17) Agree or Disagree: Abortion is a private decision that should be made by a woman, consulting her family and/or doctor.
18) Agree or Disagree: We should not deport undocumented immigrants and their children; instead, Congress should pass immigration reform that strengthens border security, makes sure undocumented immigrants are paying taxes, and offers a fair, but strict path to citizenship.
19) Agree or Disagree: The U.S. government should ensure all citizens have access to affordable health care, and the Affordable Care Act (Obamacare) is a step in the right direction.
20) Agree or Disagree: The U.S. government should take reasonable steps to address and combat climate change.
So here’s the deal: right now, in terms of policy, most Democrats in office would agree with all 20 statements, whereas most Republican politicians would disagree. Clearly, the divide between the two parties in terms of ideology and policy is vast.
Also, I framed the statements this way on purpose. Whereas Democrats tend to be for, or in favor of new proposals and policies (like many listed above), Republicans tend to oppose change.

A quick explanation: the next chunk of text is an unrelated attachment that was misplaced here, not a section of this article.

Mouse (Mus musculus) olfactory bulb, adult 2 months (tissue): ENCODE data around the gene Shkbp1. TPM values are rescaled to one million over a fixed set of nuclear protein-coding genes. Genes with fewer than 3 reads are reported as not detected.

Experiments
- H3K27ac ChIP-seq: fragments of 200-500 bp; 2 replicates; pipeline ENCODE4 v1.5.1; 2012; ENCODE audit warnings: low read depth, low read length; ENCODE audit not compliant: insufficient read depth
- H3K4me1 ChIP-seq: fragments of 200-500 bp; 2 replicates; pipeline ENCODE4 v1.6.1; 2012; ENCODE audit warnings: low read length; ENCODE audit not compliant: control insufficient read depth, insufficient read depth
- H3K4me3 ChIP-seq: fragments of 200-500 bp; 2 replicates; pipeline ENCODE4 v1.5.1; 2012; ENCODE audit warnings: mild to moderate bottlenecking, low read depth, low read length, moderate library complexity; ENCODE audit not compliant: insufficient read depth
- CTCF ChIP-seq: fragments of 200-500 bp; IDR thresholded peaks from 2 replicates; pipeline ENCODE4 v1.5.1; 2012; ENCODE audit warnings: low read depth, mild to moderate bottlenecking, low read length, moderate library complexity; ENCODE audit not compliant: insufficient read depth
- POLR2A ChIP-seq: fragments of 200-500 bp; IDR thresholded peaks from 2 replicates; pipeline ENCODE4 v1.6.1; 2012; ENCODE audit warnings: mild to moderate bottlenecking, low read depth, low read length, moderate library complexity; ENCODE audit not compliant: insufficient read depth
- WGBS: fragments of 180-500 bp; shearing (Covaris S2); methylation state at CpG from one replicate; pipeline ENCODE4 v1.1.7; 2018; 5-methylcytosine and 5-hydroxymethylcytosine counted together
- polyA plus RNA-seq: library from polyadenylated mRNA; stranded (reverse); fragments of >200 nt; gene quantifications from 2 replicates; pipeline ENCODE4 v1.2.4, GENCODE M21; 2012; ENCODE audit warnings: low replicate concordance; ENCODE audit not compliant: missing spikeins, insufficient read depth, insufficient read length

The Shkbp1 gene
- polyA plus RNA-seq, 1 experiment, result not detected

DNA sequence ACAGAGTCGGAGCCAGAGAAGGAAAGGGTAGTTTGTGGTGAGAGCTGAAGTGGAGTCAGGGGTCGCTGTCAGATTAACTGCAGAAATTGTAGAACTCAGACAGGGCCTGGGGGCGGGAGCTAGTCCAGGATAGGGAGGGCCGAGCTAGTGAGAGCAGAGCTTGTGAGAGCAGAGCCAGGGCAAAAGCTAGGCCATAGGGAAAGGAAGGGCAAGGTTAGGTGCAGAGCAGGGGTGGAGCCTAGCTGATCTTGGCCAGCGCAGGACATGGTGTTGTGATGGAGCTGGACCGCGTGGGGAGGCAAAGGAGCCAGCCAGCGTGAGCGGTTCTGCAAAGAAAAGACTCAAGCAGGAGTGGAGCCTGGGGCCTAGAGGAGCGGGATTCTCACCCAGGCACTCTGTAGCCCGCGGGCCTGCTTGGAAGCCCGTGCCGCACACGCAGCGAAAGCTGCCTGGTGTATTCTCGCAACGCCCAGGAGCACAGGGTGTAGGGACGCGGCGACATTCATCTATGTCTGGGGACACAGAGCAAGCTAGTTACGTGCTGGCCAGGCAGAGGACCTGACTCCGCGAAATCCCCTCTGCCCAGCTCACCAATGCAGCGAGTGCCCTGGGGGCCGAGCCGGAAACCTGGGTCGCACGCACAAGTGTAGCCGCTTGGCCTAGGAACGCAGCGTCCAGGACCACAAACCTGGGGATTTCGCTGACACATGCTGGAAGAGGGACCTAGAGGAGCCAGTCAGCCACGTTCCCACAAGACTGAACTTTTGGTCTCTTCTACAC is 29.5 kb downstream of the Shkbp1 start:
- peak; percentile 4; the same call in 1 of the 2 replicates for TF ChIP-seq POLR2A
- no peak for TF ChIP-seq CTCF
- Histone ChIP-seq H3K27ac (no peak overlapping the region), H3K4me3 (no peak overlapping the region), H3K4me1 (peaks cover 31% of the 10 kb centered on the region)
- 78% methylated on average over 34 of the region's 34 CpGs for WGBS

Please understand, this is not my opinion of the two parties–this is in fact, an accurate reflection of what they believe and how their members function in government. As proof, I’ve provided an explanation of where each party stands on policy below. Note: there are hyperlinks throughout this post–feel free to click on them to explore statements or claims I’ve made that are interesting, confusing, or don’t seem correct.
The question then, is based on the evidence, which is more extreme: to agree or disagree with all of the above statements?
Let’s take things by category, starting with beliefs about democracy.
Beliefs About Democracy (Statements 1-2)
Democrats are strongly opposed to the notion that corporations are people or that money is speech. Presidential candidate Bernie Sanders, in particular, has made this a hallmark issue of his campaign, and most Democrats agree, going so far as to call for a Constitutional Amendment explicitly stating that corporations are not people and money is not speech.